July 13, 2014

On the Chicken Front

It's been just about two years since we began raising chickens.  There have been so many good things about this endeavor.  The least not being a steady supply of wonderful eggs at our disposal.  The last few months have been busy times around the chicken coop. 
  So these are more than just a source of food and income for the boys.  The hens have definitely become their pets.  They know each one by name and the girls know them.  The kids have them trained to come when they get near the coop with scraps.  When they get out of their yard we call in Sam, the chicken wrangler.  He has taught the hens to sit and wait for him to pick them up when they see him approaching.   
In June one of our hens fell ill.  The kids were devastated when they knew Eddie wasn't going to make it.  They brought her up from the coop and stayed with her all day and into the evening.  She had to be isolated from the other hens and they didn't want her to die alone. 
 So Eddie died and the kids buried her near the new coop they are building so she will have a nice view and the company of the rest of the flock.
 The death of this chicken had an odd impact on Carmella.  She has always loved to stand outside the yard and watch them but was always afraid to go into the coop.  As soon as we lost Eddie Carmella wanted to be taking care of the chickens all the time.  Before breakfast she asks to take the vegetable scraps out to the chickens.
 And she will beg the boys to pick a chicken up for her to pet.
 And she loves to collect and count the eggs
And if you are visiting she will surely take you on a tour of the coop.  Rest assured you will not leave without a dozen eggs to take home for breakfast.
Sometimes she asks if we can just watch the chickens for a while.

 So aside from the wonderful eggs, I like chicken farming for the good lessons it teaches.  It's good for my boys.  Good hard honest work ties brother heart strings.

And over the last few months under the direction of their Pa they have built a new chicken coop.  These skills will serve them well the rest of their lives.

But chickens aren't all work and no play.  The kids couldn't resist playing a little joke on Samuel.  He has the AM chicken duty.  That means getting up at 6:00 to let them out, feed and water them.  Only Samuel isn't  so keen on rising early.  Every morning I wake him up by telling him the chickens are calling for him.  For his birthday the kids found an alarm clock that crows like a rooster.  They left it in the coop for him to find when he went out in the morning.  Now the rest of us often wake up to a crowing rooster.  But Sam still sleeps in.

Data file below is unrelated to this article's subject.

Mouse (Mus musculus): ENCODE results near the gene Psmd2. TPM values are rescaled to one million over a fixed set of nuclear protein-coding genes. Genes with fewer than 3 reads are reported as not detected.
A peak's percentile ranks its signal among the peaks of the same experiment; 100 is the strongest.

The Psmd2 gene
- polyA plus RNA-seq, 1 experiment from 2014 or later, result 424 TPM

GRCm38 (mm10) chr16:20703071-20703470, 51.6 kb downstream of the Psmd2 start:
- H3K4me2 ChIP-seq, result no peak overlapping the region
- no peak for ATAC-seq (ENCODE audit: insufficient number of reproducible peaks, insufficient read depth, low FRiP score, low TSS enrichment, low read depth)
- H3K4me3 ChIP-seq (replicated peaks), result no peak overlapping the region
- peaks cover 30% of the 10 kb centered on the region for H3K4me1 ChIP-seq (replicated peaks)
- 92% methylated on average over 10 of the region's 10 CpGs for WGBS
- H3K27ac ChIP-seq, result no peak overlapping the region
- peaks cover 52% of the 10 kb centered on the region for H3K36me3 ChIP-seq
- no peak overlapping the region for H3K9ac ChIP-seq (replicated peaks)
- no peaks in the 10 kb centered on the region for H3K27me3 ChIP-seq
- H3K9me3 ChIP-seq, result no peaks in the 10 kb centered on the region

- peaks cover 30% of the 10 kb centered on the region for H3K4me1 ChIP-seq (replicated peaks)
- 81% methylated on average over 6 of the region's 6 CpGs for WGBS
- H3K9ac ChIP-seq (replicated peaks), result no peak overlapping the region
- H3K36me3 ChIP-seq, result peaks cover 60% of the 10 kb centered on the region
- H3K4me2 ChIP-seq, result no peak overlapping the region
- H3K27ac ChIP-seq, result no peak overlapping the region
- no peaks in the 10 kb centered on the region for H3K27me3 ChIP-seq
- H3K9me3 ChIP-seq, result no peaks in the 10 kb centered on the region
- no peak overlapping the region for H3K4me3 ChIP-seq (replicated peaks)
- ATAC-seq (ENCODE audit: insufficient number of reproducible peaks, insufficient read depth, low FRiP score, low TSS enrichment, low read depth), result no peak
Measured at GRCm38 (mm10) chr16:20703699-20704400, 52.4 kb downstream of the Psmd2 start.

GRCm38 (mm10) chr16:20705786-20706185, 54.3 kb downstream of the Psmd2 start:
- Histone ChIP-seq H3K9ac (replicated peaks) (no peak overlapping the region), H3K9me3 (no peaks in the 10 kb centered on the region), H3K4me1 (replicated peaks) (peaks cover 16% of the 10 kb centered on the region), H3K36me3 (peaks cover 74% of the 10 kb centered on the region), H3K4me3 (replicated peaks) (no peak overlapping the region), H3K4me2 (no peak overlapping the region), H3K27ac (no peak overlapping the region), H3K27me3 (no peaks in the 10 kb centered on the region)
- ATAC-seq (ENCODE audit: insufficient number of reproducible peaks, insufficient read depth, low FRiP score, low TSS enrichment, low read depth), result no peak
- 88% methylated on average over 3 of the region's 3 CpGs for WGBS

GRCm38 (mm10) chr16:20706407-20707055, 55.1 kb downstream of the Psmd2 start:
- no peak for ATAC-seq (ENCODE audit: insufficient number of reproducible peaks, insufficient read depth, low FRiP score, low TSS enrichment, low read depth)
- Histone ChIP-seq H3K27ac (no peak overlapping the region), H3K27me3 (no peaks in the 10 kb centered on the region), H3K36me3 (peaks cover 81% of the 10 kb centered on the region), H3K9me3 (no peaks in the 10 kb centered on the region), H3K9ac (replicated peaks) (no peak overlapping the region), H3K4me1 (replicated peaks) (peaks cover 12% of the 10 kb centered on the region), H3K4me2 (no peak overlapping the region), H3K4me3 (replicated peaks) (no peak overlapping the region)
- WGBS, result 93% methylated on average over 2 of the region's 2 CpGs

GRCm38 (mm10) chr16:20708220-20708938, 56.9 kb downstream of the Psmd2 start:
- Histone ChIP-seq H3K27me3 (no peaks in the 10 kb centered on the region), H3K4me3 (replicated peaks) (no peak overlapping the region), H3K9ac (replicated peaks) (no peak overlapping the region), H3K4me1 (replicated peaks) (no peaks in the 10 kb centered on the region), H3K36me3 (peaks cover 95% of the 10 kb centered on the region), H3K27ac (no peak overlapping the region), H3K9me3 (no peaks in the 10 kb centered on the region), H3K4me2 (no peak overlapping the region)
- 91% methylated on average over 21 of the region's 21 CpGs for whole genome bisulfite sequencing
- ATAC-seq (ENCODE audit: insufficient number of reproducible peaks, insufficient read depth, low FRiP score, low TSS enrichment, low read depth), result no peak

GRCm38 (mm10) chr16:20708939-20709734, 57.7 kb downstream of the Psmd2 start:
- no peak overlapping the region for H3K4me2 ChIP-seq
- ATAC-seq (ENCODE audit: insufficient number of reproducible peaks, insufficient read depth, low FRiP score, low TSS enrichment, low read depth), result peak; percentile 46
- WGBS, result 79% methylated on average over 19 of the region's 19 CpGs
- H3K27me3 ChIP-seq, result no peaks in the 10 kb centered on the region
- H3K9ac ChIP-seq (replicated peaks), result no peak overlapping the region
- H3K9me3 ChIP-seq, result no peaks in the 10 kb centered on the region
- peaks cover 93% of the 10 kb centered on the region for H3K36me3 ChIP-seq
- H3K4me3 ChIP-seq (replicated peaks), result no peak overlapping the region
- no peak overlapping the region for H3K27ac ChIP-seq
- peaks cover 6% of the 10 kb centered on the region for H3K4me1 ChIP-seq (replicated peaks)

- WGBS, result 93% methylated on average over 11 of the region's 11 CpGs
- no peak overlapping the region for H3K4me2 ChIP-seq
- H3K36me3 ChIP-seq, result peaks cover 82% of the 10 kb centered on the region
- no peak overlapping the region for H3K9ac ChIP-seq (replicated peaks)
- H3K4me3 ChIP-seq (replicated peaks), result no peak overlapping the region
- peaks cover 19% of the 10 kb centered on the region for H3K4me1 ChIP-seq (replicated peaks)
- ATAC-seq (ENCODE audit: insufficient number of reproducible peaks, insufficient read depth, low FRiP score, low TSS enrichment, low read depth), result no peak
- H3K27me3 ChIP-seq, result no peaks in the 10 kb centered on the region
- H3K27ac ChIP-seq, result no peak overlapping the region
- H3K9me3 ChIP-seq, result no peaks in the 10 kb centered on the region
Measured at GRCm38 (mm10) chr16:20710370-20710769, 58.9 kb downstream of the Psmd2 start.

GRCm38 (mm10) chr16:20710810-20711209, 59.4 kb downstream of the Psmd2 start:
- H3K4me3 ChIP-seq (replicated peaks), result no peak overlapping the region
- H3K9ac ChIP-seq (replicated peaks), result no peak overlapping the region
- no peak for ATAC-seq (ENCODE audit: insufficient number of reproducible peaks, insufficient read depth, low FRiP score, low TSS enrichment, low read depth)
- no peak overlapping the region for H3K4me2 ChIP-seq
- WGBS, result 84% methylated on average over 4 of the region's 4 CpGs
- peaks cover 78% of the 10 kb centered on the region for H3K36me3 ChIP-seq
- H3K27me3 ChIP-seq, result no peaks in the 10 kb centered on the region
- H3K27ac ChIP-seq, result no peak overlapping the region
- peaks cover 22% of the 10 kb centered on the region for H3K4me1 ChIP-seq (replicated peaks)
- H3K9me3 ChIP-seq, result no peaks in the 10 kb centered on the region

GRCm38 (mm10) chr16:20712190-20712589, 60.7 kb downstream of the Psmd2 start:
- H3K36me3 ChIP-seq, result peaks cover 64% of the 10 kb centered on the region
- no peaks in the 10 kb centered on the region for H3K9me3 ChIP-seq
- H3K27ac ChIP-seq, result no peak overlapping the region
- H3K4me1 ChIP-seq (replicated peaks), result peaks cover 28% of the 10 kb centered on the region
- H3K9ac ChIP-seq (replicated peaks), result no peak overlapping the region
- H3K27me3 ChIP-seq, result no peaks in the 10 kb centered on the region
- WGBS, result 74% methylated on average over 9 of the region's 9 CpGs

The boys are learning hard work pays off.  They began selling their eggs in May.  They have so many faithful customers now our chickens can't keep up with sales.  It's been several weeks now since this Mama has had an egg to eat.  The boys do all the work so they get to divide the money and they are enjoying watching their hard work turn into profits. 

We had a chicken who was brooding for a few weeks.  Their attempts to break her of the habit failed.  Finally at the beginning of July our neighbor brought the boys 15 fertile eggs to slip under the girl.  One morning last week Sam went to the hen house and heard the peep of chicks. 
 Ten adorable little girls to be exact.

In addition to hard work and the practical aspects of raising chickens I hope our boys have learned a few good Biblical principals in this endeavor.  Our chickens and hen house were given to us by a generous neighbor who decided he was finished with farming.   The boys decided they wanted to give their eggs away since God had provided the chickens for them.  They have faithfully given eggs to anyone who came to our home and excitedly sought out people at church and in the community to pass eggs on to.  We have always had more eggs than we knew what to do with.  We told them as long as they shared what God gave to them He would always provide.  In response a friend gave them a bunch more hens last year.  They continued to give eggs away and we ate them everyday as well.  Then God started bringing them customers.  As I said, we can't keep up with the number of people who want to buy eggs now.  Still when anyone comes to our house the boys scrape together a dozen eggs if they have any.  Just as we started to run out of eggs what did God do?  He provided us with 10 more chicks.

Pets... food... lessons... this chicken business is good all around. 

1 comment :

  1. Kat,

    It's been awhile since I stopped by and look at you! A bona-fide chicken farming family now! I hope one day we will move to make this a reality for us, but no chickens where we live. Not sure they'd take to high desert temperatures as well. Wish you lived closer, because you'd have a customer for life from us!

    Love and Hugs ~ Kat